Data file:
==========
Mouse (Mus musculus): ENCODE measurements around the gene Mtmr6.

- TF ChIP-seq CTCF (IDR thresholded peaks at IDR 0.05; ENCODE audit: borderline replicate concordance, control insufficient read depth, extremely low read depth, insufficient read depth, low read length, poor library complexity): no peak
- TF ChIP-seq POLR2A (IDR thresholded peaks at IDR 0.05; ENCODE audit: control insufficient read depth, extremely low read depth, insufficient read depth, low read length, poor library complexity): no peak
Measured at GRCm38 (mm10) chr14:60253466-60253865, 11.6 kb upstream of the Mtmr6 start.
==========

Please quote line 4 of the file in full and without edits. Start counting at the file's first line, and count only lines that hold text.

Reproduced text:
Measured at GRCm38 (mm10) chr14:60253466-60253865, 11.6 kb upstream of the Mtmr6 start.